Toilets and bins are too unpleasant spots that require a bit more attention when it comes to reducing odours, so it makes sense that you can repurpose toilet fresheners in your kitchen too. 

They're easy to apply and can simply be stuck on the lid or rim, so you don't need to reach in. 

5. Freeze your food waste

kitchen room with green food caddy on kitchen cabinet

(Image credit: EKO)

 If you live in a county that has specialist food waste disposal, you've likely faced the issue of bad-smelling bins pretty consistently in the past. Even without the heat to contend with, leftover vegetable cuttings and dinners can create some unpleasant odours, so it's essential to find ways to combat them for a pleasant kitchen environment. 

Claire Hull from The Furniture Restylist recently had a client who 'freezes all their food bin waste and only puts it outside on collection day to save it getting hot and smelly inside'. 

'They add any food waste to a bag in a box in their freezer to store it throughout the week rather than let it sit in the corner of the kitchen / outside in the garden, and then on collection day, they transfer it outside. The result is no nasty smells', she recommends.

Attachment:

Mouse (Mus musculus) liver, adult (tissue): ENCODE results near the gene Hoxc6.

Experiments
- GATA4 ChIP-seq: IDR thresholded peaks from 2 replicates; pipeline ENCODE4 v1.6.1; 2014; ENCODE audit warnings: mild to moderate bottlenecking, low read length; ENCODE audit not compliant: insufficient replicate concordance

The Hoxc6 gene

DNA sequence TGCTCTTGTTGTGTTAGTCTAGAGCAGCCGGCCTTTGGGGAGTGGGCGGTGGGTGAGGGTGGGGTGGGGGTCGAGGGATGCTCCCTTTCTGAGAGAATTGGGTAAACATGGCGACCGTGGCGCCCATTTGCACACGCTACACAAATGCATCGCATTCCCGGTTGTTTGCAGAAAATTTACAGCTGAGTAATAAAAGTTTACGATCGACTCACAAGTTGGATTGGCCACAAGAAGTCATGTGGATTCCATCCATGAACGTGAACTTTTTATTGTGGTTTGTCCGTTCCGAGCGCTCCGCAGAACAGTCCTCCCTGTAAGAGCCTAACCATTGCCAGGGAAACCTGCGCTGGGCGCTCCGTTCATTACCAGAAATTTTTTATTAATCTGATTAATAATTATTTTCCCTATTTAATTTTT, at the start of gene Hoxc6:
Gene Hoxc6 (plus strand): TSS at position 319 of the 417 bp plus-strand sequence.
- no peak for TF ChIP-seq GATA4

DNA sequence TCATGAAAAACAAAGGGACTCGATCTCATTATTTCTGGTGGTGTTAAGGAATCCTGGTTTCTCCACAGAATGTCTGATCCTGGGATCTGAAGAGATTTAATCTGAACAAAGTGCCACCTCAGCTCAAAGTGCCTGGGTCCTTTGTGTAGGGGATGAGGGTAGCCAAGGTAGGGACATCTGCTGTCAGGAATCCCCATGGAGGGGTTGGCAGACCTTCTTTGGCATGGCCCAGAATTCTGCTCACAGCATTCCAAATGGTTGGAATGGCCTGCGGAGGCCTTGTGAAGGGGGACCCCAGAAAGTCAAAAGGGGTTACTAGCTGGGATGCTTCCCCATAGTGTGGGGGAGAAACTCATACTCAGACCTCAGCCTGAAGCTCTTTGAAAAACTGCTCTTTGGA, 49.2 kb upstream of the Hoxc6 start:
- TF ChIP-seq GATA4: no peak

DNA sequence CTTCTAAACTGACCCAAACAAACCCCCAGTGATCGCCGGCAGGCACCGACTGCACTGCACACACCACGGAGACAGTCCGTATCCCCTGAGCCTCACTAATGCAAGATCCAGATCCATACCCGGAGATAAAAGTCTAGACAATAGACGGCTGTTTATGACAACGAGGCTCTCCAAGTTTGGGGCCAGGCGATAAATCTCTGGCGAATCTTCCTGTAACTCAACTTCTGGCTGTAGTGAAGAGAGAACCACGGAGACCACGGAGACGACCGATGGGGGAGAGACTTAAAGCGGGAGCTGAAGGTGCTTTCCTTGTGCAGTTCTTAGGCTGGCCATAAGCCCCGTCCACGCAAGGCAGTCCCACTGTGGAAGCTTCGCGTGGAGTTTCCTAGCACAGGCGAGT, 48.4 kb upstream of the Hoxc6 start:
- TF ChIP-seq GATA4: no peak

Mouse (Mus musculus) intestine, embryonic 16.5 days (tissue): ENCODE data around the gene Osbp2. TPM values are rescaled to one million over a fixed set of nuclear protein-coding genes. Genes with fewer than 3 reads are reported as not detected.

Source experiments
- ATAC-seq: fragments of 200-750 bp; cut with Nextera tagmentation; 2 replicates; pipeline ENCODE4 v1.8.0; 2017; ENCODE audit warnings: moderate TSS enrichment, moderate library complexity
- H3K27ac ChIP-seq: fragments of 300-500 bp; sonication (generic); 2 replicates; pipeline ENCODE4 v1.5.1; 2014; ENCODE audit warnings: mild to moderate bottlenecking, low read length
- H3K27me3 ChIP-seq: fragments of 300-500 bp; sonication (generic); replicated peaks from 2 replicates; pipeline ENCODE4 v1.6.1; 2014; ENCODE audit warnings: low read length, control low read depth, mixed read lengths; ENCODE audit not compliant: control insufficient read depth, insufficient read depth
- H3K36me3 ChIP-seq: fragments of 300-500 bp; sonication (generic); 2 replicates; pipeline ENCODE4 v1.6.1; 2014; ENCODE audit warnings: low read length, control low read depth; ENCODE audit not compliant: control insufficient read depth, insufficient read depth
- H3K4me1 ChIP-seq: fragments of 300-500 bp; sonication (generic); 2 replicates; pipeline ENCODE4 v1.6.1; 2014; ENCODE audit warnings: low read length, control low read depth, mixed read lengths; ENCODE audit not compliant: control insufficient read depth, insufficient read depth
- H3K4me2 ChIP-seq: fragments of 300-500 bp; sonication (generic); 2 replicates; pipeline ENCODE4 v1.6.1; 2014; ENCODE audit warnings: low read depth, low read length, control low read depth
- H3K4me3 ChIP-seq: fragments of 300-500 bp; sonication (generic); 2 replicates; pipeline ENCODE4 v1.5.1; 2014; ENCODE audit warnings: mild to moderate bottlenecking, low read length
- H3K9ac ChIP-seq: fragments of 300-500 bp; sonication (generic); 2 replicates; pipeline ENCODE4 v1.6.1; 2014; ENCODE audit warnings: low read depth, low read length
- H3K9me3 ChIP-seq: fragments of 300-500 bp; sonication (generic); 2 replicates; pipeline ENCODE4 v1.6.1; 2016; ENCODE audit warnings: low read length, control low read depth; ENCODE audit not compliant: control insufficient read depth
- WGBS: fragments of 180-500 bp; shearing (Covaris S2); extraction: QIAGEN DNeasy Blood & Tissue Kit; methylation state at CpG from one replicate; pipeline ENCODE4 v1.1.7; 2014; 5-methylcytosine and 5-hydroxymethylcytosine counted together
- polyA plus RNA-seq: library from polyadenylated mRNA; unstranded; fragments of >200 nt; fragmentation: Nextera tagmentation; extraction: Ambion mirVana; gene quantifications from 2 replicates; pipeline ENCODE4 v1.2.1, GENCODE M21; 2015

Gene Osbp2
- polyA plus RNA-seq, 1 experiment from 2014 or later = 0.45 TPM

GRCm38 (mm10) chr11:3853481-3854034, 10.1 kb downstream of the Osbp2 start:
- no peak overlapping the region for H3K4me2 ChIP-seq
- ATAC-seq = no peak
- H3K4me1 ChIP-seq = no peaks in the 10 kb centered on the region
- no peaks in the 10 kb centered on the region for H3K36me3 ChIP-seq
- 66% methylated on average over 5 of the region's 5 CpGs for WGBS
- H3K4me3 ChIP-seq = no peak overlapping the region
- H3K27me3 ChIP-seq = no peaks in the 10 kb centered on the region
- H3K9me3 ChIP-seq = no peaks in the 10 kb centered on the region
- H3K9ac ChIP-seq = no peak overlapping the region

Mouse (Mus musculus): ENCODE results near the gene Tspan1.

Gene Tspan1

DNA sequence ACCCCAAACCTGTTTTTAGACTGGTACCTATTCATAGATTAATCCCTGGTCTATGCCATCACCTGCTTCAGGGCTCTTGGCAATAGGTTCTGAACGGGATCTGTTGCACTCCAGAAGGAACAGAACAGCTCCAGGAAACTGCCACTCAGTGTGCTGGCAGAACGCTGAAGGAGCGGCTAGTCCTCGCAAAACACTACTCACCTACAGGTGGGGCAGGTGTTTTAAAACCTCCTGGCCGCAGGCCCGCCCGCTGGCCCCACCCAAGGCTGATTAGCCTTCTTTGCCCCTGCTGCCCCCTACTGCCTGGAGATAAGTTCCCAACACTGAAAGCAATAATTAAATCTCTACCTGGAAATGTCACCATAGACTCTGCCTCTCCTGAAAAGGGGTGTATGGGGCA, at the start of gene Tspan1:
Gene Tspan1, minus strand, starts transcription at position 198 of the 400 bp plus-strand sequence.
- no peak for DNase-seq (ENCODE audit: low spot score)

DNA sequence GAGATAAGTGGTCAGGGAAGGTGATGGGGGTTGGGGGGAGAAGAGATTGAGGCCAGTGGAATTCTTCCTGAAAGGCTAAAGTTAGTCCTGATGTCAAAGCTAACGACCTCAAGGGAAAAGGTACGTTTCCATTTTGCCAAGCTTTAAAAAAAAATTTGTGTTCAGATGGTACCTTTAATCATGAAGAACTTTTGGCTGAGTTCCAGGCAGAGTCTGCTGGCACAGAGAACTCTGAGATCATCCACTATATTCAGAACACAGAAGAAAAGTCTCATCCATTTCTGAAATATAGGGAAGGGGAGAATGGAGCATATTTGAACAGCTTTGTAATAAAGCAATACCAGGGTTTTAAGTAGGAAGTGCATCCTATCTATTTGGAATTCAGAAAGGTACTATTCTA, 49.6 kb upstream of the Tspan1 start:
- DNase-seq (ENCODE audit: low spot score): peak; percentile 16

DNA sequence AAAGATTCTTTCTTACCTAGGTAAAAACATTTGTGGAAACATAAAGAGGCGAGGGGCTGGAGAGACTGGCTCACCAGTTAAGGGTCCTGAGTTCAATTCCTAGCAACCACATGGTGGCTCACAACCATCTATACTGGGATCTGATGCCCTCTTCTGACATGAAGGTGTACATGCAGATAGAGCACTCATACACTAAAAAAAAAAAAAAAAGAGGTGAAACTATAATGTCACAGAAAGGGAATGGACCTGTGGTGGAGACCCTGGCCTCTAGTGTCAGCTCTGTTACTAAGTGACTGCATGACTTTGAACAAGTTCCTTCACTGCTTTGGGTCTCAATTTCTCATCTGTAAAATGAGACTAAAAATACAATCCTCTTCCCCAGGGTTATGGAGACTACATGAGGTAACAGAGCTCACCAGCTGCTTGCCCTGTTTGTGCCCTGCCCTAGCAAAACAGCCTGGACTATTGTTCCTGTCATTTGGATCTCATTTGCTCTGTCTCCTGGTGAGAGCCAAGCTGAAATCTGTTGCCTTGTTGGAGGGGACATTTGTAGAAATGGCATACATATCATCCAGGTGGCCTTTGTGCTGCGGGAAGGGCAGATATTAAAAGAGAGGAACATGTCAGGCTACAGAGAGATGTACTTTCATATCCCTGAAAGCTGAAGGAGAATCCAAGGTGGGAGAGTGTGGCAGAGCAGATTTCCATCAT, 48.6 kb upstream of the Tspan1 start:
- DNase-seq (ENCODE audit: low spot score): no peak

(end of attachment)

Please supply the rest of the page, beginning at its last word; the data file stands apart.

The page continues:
6. Invest in an odour filter

Many bins, especially food waste caddies, have been upgraded with anti-odour technology, which makes the task of maintaining a fresh scent even easier.  

Ideal Home's Ecommerce Editor, Amy Lockwood, has had the issue of a 'south-facing kitchen which means that when the temperatures rise it can get pretty warm'. 

'The food caddy is usually the first thing to start smelling a little unpleasant if it hasn't been emptied, but this Joseph Joseph Stack 4L Food Waste Caddy features a replaceable odour filter in the lid that seems to be doing a great job of keeping smells at bay during the heatwave. I have the blue version which also coordinates with the brand's Extend Expandable Dish Drainer and Wash&Drain Washing-up Bowl - yes I may be a little Joseph Joseph obsessed, but anything that encourages me to scrape the plates and do the washing up!' she says. 

7. Clean more regularly

room with tiled flooring and recycle bins in wooden cupboards

(Image credit: Future PLC)

The best cleaning products can make light work of your chore routine and prevent any bad smells from coming from your bin - but only if you put in the work. It's likely you already give your bin a wipe-down if there are any spillages from the bag, but how often do you spray it down for a full clean?